7. The National Guard can be, and has been, called on to do all the same functions as active duty. In fact, we are being used in large numbers in the current conflict. Our base, which is solely an Air National Guard base, actually had to train additional security forces personnel because they were sent over in large numbers to the Middle East. I actually tried to volunteer for security forces (my career field is combat communications), but they had cut off funding at that point. Besides that, my unit has been deployed to the Middle East and will most likely be deployed again in the near future. Anyone who is deployed, regardless of their job classification, is prepared and trained to deal with some level of combat. All combat communications personnel (of which I am one), including guard members, go to a special school to train for direct combat. They give us M-16s fitted with lasers, and we do very real war games where there are well-trained aggressors with night vision and high powered scopes attacking us. A lot of these "aggressors" have had war experience. They train us to dig fox holes, about "friendly fire," how to sweep out snipers, how to keep moving because a moving target is a more difficult target. They train us in how to address various outsiders who might try to gain access to our area and when to use force and not use force, as well as how and when to detain and/or disarm aggressors. The aggressors sometimes stormed our camp, and we had to respond. We could get "killed" and "wounded" (the lasers could set off sounds that would indicate a kill or a "near miss"). Some of us were captured. They teach us how to survive on our own without supply - how to test for poison in possible foodstuffs to be found in the wild, how to treat medical situations without medical supplies. Besides the fact that they put so much effort and expense in training us in how to avoid bullets and be prepared to resist aggressors, my military would not be throwing me out of the military if I was only a bullet-catcher to them. But they're in process of throwing me out because of gluten sensitivity. It remains to be seen whether or not I'll actually be cast out, but I think I will be. I've at least been put on a temporary hold from any service. And that's because they don't just want a bullet-catcher. They want someone who can be highly functional and capable of repelling the enemy or supporting others who are repelling the enemy in those critical moments. They do not want dead weight. They can't afford dead weight. Dead weight bullet-catchers lose battles, which is why there are medical and psychological ceriteria which determine who can and can't be in our American military, which is quite frankly currently the premier military in the world. The reason we haven't dealt with much in the way of attacks on our land is because our government has largely had a policy of keeping the war off our shores. This is not a mean thing. This is a responsible policy used to protect our people. If we allowed people to take the fight here, our people would be in more danger. I don't think it's wrong for us to do what we can to keep the fight off our shores. We have a very, very efficient homeland defense - though not impermiable, for sure, it is quite effective. If it wasn't, we would have surely experienced a much greater direct loss by now. Where are you from, by the way? The UK? But I diverge from celiac disease, so I'll stop here.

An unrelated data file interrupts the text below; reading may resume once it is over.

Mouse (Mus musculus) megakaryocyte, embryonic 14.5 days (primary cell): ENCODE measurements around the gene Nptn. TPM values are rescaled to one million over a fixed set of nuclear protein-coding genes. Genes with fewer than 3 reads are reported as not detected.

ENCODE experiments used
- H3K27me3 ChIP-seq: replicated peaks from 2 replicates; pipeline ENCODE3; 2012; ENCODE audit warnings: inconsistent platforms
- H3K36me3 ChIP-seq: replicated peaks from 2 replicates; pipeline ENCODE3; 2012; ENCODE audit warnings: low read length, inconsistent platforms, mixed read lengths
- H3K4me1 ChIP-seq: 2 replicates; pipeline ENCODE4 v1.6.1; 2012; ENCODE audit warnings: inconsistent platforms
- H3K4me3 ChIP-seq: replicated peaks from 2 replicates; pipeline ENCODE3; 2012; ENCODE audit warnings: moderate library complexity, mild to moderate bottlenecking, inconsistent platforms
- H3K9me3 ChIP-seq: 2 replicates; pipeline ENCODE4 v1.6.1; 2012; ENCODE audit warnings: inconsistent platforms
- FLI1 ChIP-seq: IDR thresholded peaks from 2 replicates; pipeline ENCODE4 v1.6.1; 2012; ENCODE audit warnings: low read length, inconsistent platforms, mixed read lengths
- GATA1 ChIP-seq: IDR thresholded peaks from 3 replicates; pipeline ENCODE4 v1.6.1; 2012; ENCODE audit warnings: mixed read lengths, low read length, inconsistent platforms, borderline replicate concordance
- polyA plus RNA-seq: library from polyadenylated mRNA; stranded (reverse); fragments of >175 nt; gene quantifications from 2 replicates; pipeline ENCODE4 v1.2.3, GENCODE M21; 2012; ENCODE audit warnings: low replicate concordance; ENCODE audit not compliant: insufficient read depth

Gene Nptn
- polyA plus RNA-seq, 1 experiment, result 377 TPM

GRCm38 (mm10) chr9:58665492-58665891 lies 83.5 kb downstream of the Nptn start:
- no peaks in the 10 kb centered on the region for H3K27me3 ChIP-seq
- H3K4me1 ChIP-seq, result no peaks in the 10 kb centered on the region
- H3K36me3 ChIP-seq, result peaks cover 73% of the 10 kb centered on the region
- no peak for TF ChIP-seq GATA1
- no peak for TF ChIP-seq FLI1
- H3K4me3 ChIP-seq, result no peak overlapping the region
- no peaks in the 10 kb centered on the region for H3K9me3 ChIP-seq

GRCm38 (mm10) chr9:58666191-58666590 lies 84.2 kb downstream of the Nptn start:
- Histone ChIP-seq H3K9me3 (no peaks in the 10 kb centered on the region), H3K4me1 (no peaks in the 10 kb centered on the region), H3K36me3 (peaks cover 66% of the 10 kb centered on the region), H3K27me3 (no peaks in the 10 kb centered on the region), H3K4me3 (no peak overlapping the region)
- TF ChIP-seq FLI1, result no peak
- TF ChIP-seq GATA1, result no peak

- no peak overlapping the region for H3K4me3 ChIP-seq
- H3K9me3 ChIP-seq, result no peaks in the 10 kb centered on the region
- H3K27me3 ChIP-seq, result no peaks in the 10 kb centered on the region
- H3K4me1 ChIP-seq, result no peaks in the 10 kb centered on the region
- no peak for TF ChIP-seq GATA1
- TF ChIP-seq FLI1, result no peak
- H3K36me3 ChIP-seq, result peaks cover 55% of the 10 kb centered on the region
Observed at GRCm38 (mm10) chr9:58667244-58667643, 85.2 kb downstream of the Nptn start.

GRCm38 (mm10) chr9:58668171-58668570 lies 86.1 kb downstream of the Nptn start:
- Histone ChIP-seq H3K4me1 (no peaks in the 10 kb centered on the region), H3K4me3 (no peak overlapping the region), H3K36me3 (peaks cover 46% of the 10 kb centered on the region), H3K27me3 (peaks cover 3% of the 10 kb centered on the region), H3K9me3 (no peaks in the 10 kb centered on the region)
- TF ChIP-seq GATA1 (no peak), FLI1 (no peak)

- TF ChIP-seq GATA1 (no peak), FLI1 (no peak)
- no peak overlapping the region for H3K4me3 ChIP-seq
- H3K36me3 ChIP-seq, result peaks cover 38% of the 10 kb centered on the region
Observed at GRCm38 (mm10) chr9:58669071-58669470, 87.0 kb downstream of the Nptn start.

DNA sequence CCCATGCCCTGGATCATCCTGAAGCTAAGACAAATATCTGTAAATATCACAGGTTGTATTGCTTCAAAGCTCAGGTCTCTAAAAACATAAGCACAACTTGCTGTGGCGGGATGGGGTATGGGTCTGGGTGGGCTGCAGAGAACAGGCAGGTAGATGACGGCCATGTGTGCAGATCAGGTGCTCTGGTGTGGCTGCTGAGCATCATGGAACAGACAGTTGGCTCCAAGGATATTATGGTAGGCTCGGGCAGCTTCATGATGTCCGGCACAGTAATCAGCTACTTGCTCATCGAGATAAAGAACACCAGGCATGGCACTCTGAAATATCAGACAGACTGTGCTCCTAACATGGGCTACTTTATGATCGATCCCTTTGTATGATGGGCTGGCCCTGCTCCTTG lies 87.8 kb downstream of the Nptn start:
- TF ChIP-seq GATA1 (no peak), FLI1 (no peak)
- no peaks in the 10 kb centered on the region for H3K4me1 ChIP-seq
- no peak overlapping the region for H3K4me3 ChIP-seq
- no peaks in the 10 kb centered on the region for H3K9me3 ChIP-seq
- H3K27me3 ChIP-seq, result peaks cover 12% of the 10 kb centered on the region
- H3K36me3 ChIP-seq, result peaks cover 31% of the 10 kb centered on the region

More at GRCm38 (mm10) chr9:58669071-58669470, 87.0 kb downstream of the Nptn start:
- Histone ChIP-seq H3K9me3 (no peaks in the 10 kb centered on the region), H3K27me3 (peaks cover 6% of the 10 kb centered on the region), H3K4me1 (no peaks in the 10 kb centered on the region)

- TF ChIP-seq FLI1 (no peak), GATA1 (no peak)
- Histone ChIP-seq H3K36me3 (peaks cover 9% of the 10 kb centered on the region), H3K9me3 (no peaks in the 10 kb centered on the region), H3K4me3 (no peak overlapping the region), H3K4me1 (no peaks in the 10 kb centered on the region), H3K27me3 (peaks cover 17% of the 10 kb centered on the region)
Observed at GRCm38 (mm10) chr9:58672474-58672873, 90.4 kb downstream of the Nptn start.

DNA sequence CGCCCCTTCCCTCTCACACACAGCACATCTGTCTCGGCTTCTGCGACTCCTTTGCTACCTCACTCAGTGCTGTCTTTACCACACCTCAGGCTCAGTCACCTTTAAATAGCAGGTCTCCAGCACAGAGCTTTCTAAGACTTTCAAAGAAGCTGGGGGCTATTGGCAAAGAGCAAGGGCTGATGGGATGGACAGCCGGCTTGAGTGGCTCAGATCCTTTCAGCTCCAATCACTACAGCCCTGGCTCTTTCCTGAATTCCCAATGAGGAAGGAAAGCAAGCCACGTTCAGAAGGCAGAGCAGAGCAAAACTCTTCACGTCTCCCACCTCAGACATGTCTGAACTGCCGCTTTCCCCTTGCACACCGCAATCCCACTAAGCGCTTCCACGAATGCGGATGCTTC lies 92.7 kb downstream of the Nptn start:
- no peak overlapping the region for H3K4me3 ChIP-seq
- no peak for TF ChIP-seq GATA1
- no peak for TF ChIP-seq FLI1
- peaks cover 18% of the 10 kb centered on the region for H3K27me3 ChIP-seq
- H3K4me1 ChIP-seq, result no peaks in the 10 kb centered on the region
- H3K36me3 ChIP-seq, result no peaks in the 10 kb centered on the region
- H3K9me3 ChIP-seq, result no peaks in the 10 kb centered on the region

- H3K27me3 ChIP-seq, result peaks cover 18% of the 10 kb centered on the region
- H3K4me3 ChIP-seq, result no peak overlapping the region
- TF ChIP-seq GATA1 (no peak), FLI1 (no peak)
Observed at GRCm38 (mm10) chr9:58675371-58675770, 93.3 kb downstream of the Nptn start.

8. Hi. I'm in the Air National Guard. This is the state component of the Air Force. This past weekend, when I went in for my annual physical assessment, I was put on profile. This means that they marked me as undeployable, and therefore, unpayable. I can't serve until I get a negative diagnosis for gluten sensitivity. I have been in for 4 1/2 years. The doctor I went in to see was going to let me through and allow me to just talk to my commander about it and have an understanding, but on second thought, he sent me over to the doctor in the room next door because he was a pediatric GI doctor. The first doctor did acknowledge that there could be some liability for me if he allowed me to pass through. The military doesn't like it if it appears you've been trying to keep a secret. In all actuality, "gluten sensitivity" is not on the list of unwaiverable conditions, but celiac disease is. I'm not certain I have celiac, but I'm certain I'm gluten sensitive, so I thouht I might be able to slip past the radar. The second doctor (GI doctor) said that, for all practical purposes, they're the same. So he put me on profile. Now I'm supposed to go see a civilian doctor, pay for the diagnosis all myself (I have no insurance), and if I don't do this, I get kicked out. If I do pay for the diagnosis and get a positive diagnosis, I get kicked out. I don't know for sure what I'm going to do, but I'm leaning toward NOT going to see a doctor for diagnosis at this time. I have a new job, I'm in the red, and my only income is commissions only. There's a learning curve, so I'm not making anything yet. I just can't afford to (a) pay for this right now or ( get sick and miss time on the job.